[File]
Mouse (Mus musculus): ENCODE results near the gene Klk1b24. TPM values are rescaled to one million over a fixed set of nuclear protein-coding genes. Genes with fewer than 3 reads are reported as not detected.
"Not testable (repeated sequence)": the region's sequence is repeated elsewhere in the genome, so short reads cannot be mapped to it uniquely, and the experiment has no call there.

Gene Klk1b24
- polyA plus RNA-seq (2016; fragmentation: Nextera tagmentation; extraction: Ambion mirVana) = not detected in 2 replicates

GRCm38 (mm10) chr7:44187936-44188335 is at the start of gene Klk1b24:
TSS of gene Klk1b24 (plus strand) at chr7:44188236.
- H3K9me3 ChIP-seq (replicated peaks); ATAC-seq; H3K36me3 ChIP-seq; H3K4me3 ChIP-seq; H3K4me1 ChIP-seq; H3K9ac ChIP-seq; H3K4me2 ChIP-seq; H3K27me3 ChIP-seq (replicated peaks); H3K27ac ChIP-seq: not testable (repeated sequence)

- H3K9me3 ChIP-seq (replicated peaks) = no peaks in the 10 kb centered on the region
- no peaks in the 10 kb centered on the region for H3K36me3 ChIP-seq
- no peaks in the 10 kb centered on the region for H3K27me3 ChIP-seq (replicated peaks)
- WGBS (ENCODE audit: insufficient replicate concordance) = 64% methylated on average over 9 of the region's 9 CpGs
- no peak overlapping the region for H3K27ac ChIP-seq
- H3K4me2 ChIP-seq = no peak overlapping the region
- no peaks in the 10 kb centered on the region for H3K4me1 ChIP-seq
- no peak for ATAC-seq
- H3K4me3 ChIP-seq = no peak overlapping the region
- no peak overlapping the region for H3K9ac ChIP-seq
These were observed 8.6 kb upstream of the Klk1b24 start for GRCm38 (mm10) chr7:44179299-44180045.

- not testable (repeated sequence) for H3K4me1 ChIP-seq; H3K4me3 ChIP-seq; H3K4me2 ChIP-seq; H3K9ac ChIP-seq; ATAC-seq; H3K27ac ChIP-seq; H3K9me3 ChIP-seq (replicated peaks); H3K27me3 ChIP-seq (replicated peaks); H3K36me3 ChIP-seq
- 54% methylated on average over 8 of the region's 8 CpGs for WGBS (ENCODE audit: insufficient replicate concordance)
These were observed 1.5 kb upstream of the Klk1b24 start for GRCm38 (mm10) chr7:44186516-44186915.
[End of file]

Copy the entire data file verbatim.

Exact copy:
Mouse (Mus musculus): ENCODE results near the gene Klk1b24. TPM values are rescaled to one million over a fixed set of nuclear protein-coding genes. Genes with fewer than 3 reads are reported as not detected.
"Not testable (repeated sequence)": the region's sequence is repeated elsewhere in the genome, so short reads cannot be mapped to it uniquely, and the experiment has no call there.

Gene Klk1b24
- polyA plus RNA-seq (2016; fragmentation: Nextera tagmentation; extraction: Ambion mirVana) = not detected in 2 replicates

GRCm38 (mm10) chr7:44187936-44188335 is at the start of gene Klk1b24:
TSS of gene Klk1b24 (plus strand) at chr7:44188236.
- H3K9me3 ChIP-seq (replicated peaks); ATAC-seq; H3K36me3 ChIP-seq; H3K4me3 ChIP-seq; H3K4me1 ChIP-seq; H3K9ac ChIP-seq; H3K4me2 ChIP-seq; H3K27me3 ChIP-seq (replicated peaks); H3K27ac ChIP-seq: not testable (repeated sequence)

- H3K9me3 ChIP-seq (replicated peaks) = no peaks in the 10 kb centered on the region
- no peaks in the 10 kb centered on the region for H3K36me3 ChIP-seq
- no peaks in the 10 kb centered on the region for H3K27me3 ChIP-seq (replicated peaks)
- WGBS (ENCODE audit: insufficient replicate concordance) = 64% methylated on average over 9 of the region's 9 CpGs
- no peak overlapping the region for H3K27ac ChIP-seq
- H3K4me2 ChIP-seq = no peak overlapping the region
- no peaks in the 10 kb centered on the region for H3K4me1 ChIP-seq
- no peak for ATAC-seq
- H3K4me3 ChIP-seq = no peak overlapping the region
- no peak overlapping the region for H3K9ac ChIP-seq
These were observed 8.6 kb upstream of the Klk1b24 start for GRCm38 (mm10) chr7:44179299-44180045.

- not testable (repeated sequence) for H3K4me1 ChIP-seq; H3K4me3 ChIP-seq; H3K4me2 ChIP-seq; H3K9ac ChIP-seq; ATAC-seq; H3K27ac ChIP-seq; H3K9me3 ChIP-seq (replicated peaks); H3K27me3 ChIP-seq (replicated peaks); H3K36me3 ChIP-seq
- 54% methylated on average over 8 of the region's 8 CpGs for WGBS (ENCODE audit: insufficient replicate concordance)
These were observed 1.5 kb upstream of the Klk1b24 start for GRCm38 (mm10) chr7:44186516-44186915.